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Blog Home » FAQs » When I compute sigma-density values, why are they sometimes negative?

For convenience while examining differences in density between two water parcels, Sigma-density values are typically used by oceanographers. Sigma-density values allow the oceanographer to focus on the last 6 to 7 digits in the density value (when assuming 5 decimal place resolution), as this is where most of the variation in density occurs. Sigma-density values are also a shorthand way for representing density of a water parcel with some specific modification to one of the density computational inputs, like pressure or temperature.

Examples:

• Sigma = (rho(t,s,p) – 1000) kg/m3
• Sigma-t = (rho(s,t,p=0) – 1000) kg/m3 (density at atmospheric pressure)
• Sigma-theta = (rho(t=theta,s,0) – 1000 kg/m3 (density with effect of adiabatic cooling/heating effect [using potential temperature] and the pressure effect removed).

So, though the true density of water is always a value that is non-negative, when testing instruments on the bench (zero salinity) or in freshwater systems, the computed density can be < 1000 kg/m3. In this situation, when converting density to a Sigma-density value, it is possible for the Sigma-density value to be negative.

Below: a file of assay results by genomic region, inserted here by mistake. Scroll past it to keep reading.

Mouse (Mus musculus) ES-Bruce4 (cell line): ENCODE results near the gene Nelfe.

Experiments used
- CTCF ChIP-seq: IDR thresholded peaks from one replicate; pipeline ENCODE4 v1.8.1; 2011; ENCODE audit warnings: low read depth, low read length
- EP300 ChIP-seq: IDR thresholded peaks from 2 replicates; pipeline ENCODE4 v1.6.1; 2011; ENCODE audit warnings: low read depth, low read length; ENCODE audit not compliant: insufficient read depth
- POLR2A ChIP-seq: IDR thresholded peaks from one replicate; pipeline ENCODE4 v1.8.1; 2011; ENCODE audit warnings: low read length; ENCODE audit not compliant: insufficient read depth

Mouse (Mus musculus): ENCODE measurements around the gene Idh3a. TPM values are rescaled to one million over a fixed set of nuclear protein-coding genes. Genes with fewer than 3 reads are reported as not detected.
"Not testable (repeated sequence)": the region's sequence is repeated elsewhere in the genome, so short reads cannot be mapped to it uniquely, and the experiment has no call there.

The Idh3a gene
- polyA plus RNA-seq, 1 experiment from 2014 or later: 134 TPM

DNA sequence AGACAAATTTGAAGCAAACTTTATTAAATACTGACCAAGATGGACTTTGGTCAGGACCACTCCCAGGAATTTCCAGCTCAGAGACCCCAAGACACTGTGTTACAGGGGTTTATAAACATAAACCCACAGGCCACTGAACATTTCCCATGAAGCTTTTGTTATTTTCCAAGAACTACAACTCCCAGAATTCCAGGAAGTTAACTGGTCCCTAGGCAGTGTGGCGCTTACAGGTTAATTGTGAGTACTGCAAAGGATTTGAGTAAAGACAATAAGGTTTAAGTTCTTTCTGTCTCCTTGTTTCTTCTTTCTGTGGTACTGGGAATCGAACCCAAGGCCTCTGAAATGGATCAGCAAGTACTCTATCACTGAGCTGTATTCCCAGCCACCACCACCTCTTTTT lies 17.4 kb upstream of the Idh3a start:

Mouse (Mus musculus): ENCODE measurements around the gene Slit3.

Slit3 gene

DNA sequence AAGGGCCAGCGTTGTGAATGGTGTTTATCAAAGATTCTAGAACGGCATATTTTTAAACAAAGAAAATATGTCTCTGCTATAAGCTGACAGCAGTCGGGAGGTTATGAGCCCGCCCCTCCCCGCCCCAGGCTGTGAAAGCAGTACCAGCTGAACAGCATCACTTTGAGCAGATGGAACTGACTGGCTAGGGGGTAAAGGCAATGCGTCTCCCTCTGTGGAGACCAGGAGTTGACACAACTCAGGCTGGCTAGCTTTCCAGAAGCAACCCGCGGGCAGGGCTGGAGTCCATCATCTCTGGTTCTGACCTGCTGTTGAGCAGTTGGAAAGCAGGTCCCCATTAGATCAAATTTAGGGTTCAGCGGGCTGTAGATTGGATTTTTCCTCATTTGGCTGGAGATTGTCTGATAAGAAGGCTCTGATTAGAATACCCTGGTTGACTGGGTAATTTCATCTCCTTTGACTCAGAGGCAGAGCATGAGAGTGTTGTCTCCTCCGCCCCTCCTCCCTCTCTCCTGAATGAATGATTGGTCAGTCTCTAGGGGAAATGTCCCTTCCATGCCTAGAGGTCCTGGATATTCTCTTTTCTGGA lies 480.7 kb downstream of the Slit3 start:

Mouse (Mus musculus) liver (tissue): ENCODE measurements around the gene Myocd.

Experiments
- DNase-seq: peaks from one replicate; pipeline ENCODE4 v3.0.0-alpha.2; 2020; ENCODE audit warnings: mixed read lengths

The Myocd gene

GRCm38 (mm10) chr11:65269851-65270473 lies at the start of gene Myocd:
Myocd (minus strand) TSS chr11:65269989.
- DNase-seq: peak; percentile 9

Example: S = 0, t = 5 deg C, and pressure = 0
rho(S,t,pressure) = 999.96675 kg/m3
Sigma-t (t,S,0) = – 0.03325

For more information on the Practical Salinity Scale (1978) and the Equation of State for Seawater (EOS-80), refer to UNESCO Technical Papers of Marine Science 44.

Note: Many UNESCO marine science publications are available through UNESCO’s website. Go to http://unesdoc.unesco.org/ulis/ioc/.

1. In the Series title box, select UNESCO technical papers in marine science.
2. Select Widen the search to all UNESCO documents/publications.
3. Click the OK button.
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